Microsoft Office Tutorials and References
In Depth Information
Getting Oriented
Indents can bring about some rather unusual visual results. If I select a right indent and type 10 in the
indent field, I can wind up with something like this (Figure 4–46):
Figure 4–46. Cell-dom used: the indent option
Don’t be fooled—the text is actually “in” the cell selected by the cell pointer. This can’t ha ppe n
with a number, however, and for a reason we’ve already discussed in the chapter on data entry; Excel
won’t allow a number to creep into another cell. Thus, if I type 43 in the very cell you see above with
the same indent settings, this is what I’ll get (Figure 4–47):
Figure 4–47. An indented number
Here the indent carries out what’s tantamount to an Auto Fit. The number is indeed indented, but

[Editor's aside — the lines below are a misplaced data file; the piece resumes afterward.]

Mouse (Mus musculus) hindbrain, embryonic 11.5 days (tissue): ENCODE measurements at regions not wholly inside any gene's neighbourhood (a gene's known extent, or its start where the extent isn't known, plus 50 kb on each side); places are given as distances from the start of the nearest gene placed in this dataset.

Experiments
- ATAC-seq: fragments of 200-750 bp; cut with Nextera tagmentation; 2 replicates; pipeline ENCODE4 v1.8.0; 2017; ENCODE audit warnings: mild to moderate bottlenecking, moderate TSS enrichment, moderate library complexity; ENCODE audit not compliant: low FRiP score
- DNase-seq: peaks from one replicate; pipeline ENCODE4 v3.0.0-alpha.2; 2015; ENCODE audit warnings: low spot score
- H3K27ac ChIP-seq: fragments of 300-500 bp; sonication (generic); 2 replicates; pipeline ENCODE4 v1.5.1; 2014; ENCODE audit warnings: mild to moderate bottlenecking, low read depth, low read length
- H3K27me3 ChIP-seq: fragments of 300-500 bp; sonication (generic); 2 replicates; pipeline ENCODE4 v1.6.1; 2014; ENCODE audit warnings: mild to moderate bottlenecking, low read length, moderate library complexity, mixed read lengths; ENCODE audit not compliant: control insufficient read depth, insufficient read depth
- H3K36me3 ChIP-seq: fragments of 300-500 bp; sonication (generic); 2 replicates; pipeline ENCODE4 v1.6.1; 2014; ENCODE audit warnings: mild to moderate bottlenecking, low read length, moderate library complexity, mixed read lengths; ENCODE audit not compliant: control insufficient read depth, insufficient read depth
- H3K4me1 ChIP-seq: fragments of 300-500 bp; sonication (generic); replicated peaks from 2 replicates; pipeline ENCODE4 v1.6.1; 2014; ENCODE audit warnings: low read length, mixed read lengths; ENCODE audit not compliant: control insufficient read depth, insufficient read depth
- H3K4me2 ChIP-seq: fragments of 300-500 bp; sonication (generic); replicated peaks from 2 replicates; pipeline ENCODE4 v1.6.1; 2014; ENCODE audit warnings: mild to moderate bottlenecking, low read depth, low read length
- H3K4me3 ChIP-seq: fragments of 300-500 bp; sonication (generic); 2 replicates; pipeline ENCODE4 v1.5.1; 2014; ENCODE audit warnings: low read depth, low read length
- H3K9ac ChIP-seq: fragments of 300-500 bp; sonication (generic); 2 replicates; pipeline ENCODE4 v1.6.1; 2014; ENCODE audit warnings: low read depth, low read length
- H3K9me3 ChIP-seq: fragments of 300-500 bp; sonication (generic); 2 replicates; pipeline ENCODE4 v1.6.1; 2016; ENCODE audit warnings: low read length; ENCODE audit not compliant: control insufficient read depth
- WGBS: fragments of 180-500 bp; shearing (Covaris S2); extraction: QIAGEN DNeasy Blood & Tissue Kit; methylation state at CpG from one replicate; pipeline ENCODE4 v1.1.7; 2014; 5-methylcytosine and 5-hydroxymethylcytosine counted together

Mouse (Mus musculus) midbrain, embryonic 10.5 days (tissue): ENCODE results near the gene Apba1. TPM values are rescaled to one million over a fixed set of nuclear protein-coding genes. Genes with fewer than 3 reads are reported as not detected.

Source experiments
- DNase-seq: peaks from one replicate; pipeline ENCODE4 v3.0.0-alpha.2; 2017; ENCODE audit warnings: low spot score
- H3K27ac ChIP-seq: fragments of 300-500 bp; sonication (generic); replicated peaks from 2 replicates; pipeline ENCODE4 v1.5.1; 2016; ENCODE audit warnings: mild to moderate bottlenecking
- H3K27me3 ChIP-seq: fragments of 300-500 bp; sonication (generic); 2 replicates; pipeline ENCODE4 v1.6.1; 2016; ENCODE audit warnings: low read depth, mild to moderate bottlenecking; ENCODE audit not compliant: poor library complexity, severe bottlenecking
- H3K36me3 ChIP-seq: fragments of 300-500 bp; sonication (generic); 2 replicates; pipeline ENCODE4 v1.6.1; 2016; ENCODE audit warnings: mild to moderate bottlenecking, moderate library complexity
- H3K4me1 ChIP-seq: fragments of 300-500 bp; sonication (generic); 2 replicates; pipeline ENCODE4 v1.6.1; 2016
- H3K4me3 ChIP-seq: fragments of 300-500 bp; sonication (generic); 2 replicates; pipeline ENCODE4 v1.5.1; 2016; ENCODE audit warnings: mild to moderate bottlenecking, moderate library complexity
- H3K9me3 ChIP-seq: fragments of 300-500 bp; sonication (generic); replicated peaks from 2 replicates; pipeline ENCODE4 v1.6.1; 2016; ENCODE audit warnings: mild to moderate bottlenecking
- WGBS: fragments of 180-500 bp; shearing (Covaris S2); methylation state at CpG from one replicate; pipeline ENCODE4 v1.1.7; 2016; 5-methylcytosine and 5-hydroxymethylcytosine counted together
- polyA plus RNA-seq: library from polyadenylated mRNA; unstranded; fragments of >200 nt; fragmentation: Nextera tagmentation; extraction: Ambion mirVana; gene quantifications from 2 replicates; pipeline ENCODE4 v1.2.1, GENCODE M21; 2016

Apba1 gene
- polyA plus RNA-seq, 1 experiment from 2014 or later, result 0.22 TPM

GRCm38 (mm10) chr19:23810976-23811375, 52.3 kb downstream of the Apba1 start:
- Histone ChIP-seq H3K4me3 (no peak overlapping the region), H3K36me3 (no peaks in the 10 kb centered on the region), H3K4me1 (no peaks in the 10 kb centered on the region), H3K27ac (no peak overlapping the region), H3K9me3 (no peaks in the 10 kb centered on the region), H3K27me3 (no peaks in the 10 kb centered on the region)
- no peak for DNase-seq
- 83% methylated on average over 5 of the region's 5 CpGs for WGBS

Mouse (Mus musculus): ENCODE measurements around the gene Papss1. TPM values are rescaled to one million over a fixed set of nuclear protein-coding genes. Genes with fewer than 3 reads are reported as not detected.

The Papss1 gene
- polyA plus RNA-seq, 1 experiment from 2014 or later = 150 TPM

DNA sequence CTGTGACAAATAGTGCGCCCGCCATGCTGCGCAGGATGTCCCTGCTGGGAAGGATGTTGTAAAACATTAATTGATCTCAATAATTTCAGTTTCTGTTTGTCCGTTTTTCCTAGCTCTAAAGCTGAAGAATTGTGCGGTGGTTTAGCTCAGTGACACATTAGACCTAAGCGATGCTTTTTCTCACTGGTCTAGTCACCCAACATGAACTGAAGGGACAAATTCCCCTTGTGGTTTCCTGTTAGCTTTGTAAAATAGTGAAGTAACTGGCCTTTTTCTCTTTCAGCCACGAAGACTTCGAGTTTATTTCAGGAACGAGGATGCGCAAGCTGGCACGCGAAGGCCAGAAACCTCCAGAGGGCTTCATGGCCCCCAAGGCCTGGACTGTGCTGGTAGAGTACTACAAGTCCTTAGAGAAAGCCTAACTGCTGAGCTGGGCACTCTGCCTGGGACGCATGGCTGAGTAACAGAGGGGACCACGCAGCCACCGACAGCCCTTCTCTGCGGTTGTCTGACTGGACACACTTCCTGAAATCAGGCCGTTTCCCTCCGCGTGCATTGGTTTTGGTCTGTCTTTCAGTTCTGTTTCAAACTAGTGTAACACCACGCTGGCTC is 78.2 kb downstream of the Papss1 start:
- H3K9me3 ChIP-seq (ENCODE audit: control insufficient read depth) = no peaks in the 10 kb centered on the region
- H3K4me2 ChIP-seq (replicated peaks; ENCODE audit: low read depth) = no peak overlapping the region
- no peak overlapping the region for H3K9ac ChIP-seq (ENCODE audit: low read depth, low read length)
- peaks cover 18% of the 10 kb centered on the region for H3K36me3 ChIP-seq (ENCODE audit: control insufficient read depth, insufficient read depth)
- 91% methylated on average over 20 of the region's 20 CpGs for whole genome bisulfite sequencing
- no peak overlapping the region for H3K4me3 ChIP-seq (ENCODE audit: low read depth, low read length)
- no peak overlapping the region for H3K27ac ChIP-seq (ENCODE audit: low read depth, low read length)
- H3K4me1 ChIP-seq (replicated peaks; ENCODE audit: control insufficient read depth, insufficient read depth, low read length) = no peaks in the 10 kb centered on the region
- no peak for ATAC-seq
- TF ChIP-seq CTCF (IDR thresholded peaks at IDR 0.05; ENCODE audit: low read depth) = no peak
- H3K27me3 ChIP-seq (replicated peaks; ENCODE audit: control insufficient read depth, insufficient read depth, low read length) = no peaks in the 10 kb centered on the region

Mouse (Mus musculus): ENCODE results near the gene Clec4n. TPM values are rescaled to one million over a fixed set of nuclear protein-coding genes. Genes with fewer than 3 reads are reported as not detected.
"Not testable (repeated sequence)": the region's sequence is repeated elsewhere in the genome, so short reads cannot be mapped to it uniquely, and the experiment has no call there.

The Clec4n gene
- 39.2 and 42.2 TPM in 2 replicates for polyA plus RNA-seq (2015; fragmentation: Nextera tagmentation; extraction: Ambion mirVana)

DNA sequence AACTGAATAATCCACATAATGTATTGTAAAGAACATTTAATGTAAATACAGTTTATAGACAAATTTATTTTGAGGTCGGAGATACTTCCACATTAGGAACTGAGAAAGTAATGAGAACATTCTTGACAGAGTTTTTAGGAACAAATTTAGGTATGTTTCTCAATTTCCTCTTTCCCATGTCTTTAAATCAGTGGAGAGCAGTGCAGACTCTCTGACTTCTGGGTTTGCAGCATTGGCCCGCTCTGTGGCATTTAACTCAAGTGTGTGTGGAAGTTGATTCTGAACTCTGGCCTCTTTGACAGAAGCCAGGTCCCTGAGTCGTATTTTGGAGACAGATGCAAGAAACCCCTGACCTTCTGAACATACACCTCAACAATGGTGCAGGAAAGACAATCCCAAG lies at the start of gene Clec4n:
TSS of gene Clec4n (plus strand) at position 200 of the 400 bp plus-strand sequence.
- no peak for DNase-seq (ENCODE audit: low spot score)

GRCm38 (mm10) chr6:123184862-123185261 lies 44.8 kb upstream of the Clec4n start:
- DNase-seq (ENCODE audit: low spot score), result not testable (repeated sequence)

only within its own cell. Yeah—you’re not likely to use this very often. The two indent buttons (Figure
4–48) found on the Alignment Group on the Home tab of the ribbon:
Figure 4–48. The Indent buttons
equate respectively with the Right and Left Indent options in the Alignment Dialog box—but look at
the buttons. What I’m calling Right Indent features an arrow pointing left , and what I’ve called Left
Indent bears an arrow pointing right Nevertheless that’s what they are. Moreover, the Alignment .
Group caption clinging to the first of the two buttons above (seen when you rest you mouse over it)
calls it Decrease Indent , an d n ot Ri g ht In de n t; an d the othe r button i s l abe l e d Increase Indent ; an d
 
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